In 1998, I published the following in the University of Toronto Medical Journal (Moving Doctors north 1998 Kaplan): “Even though a constitutional right to practice one’s profession does not exist, an examination of government attempts to restrict physician billing numbers in urban areas has indicated a basis for such a moral right, at least a limited one. Employment is an essential vehicle through which society allows a person to become a constructive member of that community, and one who contributes to the overall good. While not constitutionally protected, the government must have good reasons for disregarding this moral claim. As Dr. J. Armstrong, then-President of the Canadian Medical Association (1996), put it: “The fiscal health of the nation should not be cured by detrimental changes to the health of Canadians.” According to Raisa Deber, the key problem in Canada is not the current or past fiscal austerity. The economy of Canada has been steadily collapsing since the 1960s; every year, the total GDP per capita has declined. Thus, even though health expenditures have increased, the GDP has decreased. While this ratio (health $/GDP), has become larger, closer examination of the data indicated that Canada spends less money per capita than Japan on health care. Yet, Deber (1996) asserts that, “If we don’t change soon we won’t be able to sustain our system.” The issue now is appropriateness; what are the appropriate measures that government and the medical community take in order to make the healthcare system more efficient. ‘Band-Aid’ solutions to fee-for-service medicine are inappropriate when the system has ‘cuts that needs stitches’ and ‘ limbs that need amputation’. We need to look for other forms of health care delivery; capitation, integrated system delivery or other managed care models need to be examined for their appropriateness.” It think it is time for me to revise this piece of scholarly work for 2011 (13 years later) and have it submitted for rapid publication!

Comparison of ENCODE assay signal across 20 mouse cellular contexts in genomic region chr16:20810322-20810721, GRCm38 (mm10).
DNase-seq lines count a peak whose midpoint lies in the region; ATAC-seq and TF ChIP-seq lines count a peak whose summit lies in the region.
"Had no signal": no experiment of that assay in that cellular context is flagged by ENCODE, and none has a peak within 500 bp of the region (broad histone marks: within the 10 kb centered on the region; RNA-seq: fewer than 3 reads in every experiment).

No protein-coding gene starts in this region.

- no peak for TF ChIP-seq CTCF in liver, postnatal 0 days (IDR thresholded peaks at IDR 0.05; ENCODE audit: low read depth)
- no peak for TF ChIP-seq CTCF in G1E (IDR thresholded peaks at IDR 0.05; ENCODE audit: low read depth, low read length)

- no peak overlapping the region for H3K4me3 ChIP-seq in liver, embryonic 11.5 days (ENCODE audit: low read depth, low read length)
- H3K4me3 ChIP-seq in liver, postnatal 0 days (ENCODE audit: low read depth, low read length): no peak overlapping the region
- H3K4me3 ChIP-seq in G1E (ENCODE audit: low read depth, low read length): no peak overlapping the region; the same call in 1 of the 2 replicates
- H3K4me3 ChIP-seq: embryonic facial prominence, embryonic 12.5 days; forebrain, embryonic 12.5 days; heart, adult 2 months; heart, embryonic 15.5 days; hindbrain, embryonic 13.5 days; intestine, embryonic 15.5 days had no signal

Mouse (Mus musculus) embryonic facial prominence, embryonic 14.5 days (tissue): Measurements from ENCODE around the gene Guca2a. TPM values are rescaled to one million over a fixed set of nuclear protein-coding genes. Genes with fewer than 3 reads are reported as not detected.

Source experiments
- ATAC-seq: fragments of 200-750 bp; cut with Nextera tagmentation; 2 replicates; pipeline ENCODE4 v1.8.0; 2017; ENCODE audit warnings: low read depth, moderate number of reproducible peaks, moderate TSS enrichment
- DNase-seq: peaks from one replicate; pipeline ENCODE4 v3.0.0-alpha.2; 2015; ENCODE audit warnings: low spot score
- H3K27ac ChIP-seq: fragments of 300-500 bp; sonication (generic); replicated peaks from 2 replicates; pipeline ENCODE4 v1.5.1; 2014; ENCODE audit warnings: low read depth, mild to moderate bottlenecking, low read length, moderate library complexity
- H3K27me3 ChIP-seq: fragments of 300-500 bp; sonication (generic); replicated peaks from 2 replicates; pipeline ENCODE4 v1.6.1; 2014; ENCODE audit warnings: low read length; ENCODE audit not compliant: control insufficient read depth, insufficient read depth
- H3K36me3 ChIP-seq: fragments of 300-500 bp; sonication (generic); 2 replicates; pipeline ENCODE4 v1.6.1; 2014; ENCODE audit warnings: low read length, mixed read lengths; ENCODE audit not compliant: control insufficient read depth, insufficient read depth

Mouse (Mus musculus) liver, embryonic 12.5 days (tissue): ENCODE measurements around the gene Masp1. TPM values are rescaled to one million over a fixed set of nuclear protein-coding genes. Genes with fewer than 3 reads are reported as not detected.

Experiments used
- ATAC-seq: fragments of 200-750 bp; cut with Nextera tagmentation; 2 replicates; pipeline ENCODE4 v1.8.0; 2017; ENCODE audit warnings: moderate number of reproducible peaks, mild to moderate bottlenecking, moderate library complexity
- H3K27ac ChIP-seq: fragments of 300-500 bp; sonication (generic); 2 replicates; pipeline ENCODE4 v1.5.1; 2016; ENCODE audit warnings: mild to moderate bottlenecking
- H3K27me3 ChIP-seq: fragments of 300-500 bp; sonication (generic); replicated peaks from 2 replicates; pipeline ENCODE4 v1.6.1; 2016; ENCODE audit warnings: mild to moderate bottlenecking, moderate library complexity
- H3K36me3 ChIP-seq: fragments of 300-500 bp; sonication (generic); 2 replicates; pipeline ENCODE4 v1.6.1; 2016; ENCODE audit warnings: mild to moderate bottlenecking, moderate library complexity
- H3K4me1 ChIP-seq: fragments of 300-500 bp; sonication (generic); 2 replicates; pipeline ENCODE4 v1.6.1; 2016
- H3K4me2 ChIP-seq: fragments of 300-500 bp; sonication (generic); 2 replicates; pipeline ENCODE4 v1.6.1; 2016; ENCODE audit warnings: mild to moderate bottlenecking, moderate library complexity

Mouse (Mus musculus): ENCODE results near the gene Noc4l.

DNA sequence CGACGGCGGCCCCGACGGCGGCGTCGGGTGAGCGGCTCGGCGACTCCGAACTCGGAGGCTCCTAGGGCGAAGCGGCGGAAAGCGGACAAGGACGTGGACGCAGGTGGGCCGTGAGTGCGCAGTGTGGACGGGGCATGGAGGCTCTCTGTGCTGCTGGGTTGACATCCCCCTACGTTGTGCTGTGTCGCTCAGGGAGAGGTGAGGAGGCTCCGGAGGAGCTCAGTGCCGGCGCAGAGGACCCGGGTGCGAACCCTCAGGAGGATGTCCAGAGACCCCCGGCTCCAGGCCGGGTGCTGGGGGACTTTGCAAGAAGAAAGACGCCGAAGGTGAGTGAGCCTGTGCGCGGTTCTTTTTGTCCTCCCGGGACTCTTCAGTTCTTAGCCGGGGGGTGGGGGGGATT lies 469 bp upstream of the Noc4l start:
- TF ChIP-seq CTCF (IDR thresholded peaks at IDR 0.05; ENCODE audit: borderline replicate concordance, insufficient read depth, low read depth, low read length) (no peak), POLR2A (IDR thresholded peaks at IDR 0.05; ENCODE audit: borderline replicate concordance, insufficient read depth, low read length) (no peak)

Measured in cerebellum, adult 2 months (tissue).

reposted from http://web.nyghfoundation.ca:1001/our-stories/they-took-oath-now-theyve-made-pledge